An early form of the Incandescent light bulb: James Bowman Lindsay (1799-1862)
Colloid chemistry: Thomas Graham (1805–1869)
The kelvin SI unit of temperature by Irishman William Thomson, Lord Kelvin (1824–1907)Devising the diagramatic system of representing chemical bonds: Alexander Crum Brown (1838–1922)
Criminal fingerprinting: Henry Faulds (1843–1930)
The noble gases: Sir William Ramsay (1852–1916)
The cloud chamber recording of atoms: Charles Thomson Rees Wilson (1869–1959)
The discovery of the Wave of Translation, leading to the modern general theory of solitons by John Scott Russell (1808-1882)
Statistical graphics: William Playfair founder of the first statistical line charts, bar charts, and pie charts in (1786) and (1801) known as a scientific ‘milestone’ in statistical graphs and data visualization
The Arithmetic mean density of the Earth: Nevil Maskelyne conducted the Schiehallion experiment conducted at the Scottish mountain of Schiehallion, Perthshire 1774
The first isolation of methylated sugars, trimethyl and tetramethyl glucose: James Irvine
Discovery of the Japp–Klingemann reaction: to synthesize hydrazones from β-keto-acids (or β-keto-esters) and aryl diazonium salts 1887
Pioneering work on nutrition and poverty: John Boyd Orr (1880–1971)
Ferrocene synthetic substances: Peter Ludwig Pauson in 1955
The seismometer innovations thereof: James David Forbes
Metaflex fabric innovations thereof: University of St. Andrews (2010) application of the first manufacturing fabrics that manipulate light in bending it around a subject. Before this such light manipulating atoms were fixed on flat hard surfaces. The team at St Andrews are the first to develop the concept to fabric.
Tractor beam innovations thereof: St. Andrews University (2013) the world’s first to succeed in creating a functioning Tractor beam that pulls objects on a microscopic level
Macaulayite: Dr. Jeff Wilson of the Macaulay Institute, Aberdeen.
Discovery of Catacol whitebeam by Scottish Natural Heritage and the Royal Botanic Garden Edinburgh (1990s): a rare tree endemic and unique to the Isle of Arran in south west Scotland. The trees were confirmed as a distinct species by DNA testing.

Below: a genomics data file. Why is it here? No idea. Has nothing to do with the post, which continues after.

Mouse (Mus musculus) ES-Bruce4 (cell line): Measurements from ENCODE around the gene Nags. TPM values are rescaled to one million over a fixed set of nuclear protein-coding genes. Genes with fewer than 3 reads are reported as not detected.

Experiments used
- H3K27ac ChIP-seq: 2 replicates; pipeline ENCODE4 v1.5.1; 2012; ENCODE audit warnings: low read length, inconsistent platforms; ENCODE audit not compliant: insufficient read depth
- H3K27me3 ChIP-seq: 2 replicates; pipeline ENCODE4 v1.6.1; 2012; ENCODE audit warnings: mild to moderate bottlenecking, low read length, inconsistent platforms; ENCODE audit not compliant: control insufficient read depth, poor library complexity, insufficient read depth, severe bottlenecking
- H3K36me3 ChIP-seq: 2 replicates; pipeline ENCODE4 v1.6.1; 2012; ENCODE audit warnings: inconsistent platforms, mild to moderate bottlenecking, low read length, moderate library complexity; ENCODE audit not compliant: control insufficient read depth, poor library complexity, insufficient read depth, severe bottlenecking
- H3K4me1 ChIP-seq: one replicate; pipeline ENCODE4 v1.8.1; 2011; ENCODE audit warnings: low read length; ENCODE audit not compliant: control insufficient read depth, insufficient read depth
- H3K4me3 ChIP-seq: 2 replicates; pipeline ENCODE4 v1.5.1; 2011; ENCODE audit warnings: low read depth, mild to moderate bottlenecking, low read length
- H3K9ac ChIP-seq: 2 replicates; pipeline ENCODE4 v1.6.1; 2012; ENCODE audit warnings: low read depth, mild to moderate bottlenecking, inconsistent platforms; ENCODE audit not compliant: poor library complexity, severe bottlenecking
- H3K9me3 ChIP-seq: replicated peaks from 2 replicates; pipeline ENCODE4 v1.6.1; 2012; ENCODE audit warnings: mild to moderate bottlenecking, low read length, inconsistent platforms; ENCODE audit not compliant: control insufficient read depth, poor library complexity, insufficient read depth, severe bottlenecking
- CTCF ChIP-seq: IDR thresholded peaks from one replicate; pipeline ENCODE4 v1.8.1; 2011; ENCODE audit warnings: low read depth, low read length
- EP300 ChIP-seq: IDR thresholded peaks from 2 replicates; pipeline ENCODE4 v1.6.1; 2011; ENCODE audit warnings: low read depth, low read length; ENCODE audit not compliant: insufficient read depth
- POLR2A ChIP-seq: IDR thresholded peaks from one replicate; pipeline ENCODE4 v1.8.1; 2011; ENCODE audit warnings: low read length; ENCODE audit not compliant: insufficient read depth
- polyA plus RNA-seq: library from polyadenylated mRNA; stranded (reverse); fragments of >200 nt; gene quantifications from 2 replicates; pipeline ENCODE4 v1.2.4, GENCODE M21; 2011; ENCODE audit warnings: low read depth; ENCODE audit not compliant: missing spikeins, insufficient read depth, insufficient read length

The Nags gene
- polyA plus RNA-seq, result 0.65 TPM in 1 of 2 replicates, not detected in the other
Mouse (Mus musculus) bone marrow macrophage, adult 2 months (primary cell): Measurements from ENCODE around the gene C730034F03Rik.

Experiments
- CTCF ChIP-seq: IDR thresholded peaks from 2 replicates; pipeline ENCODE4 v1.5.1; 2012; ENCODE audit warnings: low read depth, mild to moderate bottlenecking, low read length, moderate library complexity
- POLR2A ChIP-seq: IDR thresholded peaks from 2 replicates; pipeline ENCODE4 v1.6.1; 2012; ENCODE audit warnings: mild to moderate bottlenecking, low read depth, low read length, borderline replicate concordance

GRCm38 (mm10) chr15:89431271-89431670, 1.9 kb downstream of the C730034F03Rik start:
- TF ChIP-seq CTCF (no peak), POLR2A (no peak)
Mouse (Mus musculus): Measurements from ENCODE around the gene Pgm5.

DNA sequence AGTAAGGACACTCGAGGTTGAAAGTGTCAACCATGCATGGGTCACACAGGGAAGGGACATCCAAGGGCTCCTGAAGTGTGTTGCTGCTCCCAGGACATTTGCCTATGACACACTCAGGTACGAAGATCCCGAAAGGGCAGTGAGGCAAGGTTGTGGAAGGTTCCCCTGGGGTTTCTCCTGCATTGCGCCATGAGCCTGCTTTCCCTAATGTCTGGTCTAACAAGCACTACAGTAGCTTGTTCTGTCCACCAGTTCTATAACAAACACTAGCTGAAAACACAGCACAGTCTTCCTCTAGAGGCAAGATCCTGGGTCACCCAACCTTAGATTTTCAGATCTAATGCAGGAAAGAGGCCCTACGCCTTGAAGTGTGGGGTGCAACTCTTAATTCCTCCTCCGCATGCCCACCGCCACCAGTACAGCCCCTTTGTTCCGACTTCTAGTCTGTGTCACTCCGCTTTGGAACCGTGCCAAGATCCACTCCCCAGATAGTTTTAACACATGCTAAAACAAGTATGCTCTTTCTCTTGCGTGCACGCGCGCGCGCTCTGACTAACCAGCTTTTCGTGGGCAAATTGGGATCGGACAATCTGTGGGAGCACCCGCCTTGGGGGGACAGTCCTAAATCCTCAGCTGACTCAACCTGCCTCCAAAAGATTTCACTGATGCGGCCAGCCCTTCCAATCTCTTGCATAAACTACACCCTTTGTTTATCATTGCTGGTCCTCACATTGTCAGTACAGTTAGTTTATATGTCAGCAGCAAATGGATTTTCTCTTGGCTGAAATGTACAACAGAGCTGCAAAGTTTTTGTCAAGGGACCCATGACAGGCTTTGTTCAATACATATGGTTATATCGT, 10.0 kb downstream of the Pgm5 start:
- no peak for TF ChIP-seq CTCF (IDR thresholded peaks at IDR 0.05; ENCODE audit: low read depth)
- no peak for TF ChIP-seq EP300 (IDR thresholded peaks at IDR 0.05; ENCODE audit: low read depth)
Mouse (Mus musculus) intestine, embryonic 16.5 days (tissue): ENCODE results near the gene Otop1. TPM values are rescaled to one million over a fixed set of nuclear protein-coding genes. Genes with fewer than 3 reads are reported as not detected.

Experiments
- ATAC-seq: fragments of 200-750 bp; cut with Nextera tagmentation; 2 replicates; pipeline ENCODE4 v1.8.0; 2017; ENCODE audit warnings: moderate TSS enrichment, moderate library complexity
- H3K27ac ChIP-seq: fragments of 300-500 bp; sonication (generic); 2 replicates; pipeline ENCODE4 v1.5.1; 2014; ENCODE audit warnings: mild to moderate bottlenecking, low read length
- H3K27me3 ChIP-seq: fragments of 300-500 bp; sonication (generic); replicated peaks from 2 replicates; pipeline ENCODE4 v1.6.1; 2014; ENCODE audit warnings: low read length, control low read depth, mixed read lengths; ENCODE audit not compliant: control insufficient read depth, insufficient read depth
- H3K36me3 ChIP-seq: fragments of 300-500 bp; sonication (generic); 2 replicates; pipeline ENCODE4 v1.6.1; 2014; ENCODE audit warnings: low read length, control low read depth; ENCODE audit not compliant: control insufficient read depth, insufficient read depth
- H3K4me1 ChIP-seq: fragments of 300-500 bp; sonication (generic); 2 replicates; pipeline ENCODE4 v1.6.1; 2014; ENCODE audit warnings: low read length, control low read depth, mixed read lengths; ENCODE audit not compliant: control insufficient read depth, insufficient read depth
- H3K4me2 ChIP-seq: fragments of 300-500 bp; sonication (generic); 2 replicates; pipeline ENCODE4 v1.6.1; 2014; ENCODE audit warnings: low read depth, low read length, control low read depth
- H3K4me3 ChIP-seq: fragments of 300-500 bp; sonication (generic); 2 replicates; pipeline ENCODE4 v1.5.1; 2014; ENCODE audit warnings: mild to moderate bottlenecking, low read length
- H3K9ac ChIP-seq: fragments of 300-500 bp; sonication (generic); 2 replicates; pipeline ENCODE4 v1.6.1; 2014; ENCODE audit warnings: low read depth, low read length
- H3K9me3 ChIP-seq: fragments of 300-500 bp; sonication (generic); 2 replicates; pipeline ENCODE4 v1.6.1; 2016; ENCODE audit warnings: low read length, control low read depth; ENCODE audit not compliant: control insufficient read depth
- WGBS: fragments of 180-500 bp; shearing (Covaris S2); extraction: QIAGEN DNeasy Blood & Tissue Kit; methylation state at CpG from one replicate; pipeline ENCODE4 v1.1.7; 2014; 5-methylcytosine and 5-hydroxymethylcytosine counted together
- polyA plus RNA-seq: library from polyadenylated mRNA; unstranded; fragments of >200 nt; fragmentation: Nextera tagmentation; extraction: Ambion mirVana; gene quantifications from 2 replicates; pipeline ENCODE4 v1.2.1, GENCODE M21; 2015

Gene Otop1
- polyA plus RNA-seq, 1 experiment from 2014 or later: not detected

Side note: The list above compromises only about half of Scotland’s inventions and achievements. There are a good 130-160 more I could add, but won’t for obvious reasons.
So, not bad for a bunch of crass, Irn Bru swilling, ignorant and crude farm dwelling peasant savages with bad diction; don’t you think? Though certainly none of the above listed achievements and inventions merit any sense of pride, right? That a vocabulary littered with swearwords is a barrier to education and intelligence; that simply for having a strong work ethic, we Scots are the uncivilized louts in need of a strong hand? That is the entirety of this apathetic, odious, quiet frankly overweight, self-hating Scotsman’s argument; one that boggles my mind in light of such a litany of wondrous Scottish minds and innovations, advancements and inventions. If a country is something you can be proud of, then why not be proud of Scotland.
But hey, don’t take my word for it, here’s what J.K Rowling has to say: “It is one of the most hauntingly beautiful places in the world, the history is fascinating, the men are handsome and the Whisky is delicious. But don’t eat the macaroni pies”
I’m well aware of England’s role in the industrial revolution, and I’m well aware of her great thinkers and innovators, and so would never say that Scotland is inherently better, simply for having just as apt minds within her own society. I acknowledge those English thinkers for what they were; gifted Englishmen. It doesn’t have to be one or the other in regards to deciding an entire country’s worth. Can’t both simply be proud of their own merits, without seeking to exclude those of the other? What makes England supposedly better than Scotland is exactly what makes Scotland better than England; all one needs to do is flip it on its head. Scotland and England have both suffered from unsavory types within their populations; dare I say, crass, elements, even. And yet, Scotland and England were also home to radical thinkers and great technological leaps forward among the sciences, and agriculture. To say that one is any better is simply down to an uneducated national bias.
“God help England if she had no Scots to think for her” George Bernard Shaw.
I won’t bash England, and I’m not going to insult the country. Why? Because some of the artists I most admire, belonged to the Pre-Raphaelite Brotherhood; a group of English painters and poets. I still enjoy the works of Sir Walter Scott and Robert Burns, but not to the exclusion of outside influences by otherwise wonderful minds. And I dare say that not a single English person alive today, could live without their television, or light bulbs, penicillin, or yes, even Football…
“Of all the small nations of this earth, perhaps only the ancient Greeks surpass the Scots in their contribution to mankind” Winston Churchill.
If you’re Scottish, be proud of our country. If your English, Be happy we’re your neighbors. You could have done a lot worse, I mean, just look at the neighbors we’re stuck with…